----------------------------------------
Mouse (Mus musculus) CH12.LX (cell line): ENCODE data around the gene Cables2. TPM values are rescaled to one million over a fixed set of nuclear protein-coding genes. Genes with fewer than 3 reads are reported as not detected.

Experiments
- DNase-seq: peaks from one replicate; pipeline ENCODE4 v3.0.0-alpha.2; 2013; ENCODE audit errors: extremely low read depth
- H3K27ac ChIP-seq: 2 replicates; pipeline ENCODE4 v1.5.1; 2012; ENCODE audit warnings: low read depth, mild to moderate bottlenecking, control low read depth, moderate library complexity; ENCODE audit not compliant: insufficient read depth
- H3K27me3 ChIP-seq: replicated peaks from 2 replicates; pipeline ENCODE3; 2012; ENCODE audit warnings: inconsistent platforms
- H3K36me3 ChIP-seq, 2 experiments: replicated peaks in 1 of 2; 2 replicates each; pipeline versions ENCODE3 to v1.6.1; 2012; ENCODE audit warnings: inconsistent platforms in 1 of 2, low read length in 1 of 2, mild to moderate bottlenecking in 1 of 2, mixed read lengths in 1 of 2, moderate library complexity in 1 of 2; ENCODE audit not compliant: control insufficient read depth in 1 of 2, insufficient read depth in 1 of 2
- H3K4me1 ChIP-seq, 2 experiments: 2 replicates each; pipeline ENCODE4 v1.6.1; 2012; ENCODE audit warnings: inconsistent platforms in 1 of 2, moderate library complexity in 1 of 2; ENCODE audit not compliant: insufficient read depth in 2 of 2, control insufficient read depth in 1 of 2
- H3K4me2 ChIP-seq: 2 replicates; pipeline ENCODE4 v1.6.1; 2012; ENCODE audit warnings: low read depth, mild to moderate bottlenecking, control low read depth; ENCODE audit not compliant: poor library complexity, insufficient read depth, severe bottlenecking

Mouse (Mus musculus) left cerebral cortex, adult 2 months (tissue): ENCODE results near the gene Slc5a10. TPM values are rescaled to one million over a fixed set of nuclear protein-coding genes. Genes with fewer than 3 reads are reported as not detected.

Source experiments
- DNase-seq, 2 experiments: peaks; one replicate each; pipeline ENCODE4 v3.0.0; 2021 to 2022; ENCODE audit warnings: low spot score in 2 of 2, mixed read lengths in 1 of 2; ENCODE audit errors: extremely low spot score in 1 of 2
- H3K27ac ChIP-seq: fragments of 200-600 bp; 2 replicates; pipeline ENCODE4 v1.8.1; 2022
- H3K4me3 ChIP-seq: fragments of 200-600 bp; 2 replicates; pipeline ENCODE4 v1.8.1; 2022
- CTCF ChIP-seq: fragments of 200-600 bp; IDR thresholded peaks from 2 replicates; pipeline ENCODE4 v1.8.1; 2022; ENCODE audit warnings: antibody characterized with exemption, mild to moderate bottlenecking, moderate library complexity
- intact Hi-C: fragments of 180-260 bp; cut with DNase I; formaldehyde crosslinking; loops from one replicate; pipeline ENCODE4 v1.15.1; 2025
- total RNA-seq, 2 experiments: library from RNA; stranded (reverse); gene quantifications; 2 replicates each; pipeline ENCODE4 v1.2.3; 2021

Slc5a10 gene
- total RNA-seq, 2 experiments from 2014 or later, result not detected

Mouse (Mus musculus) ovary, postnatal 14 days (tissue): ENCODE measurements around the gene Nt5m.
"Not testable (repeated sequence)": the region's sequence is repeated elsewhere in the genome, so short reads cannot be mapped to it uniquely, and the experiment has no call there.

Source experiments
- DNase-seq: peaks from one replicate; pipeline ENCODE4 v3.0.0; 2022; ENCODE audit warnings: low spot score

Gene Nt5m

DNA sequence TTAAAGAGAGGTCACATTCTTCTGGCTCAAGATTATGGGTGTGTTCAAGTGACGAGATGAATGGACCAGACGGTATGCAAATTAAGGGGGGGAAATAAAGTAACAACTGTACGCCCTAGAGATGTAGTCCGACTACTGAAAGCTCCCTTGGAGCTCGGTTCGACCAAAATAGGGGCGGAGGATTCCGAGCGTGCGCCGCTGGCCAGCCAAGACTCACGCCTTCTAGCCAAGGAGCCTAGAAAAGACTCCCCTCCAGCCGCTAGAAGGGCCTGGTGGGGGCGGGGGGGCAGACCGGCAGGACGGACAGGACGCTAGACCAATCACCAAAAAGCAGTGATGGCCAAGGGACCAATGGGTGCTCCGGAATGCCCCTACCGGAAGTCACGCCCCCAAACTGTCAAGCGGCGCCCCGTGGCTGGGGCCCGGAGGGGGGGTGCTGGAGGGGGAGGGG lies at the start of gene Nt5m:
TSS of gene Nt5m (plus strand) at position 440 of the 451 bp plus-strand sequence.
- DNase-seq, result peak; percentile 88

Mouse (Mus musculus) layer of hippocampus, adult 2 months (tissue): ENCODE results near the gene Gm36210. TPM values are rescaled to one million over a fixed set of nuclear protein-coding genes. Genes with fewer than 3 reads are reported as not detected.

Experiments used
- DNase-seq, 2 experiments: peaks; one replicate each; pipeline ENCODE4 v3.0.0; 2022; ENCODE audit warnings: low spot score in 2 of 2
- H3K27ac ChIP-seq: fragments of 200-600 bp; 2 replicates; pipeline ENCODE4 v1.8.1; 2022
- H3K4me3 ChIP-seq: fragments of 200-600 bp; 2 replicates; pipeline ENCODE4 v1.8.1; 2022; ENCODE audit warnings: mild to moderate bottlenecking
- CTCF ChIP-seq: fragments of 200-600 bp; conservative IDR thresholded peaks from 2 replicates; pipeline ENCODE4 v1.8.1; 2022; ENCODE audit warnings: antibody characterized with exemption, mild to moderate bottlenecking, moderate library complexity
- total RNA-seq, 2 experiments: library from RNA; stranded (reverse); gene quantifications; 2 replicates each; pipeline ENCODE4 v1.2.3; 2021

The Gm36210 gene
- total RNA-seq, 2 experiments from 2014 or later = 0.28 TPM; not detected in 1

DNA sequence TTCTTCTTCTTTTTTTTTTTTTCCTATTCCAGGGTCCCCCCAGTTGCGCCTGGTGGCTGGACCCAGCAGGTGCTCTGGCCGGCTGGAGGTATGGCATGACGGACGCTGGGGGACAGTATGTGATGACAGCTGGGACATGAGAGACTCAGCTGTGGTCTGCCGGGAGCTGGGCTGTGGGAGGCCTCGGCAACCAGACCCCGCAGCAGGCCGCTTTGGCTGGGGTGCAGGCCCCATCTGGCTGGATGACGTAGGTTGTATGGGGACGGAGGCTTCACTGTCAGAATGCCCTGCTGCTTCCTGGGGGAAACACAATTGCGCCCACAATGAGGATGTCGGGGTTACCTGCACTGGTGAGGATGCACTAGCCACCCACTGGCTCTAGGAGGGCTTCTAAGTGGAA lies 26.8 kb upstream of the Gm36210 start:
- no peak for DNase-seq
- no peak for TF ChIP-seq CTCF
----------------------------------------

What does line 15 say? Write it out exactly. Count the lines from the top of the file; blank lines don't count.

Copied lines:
- intact Hi-C: fragments of 180-260 bp; cut with DNase I; formaldehyde crosslinking; loops from one replicate; pipeline ENCODE4 v1.15.1; 2025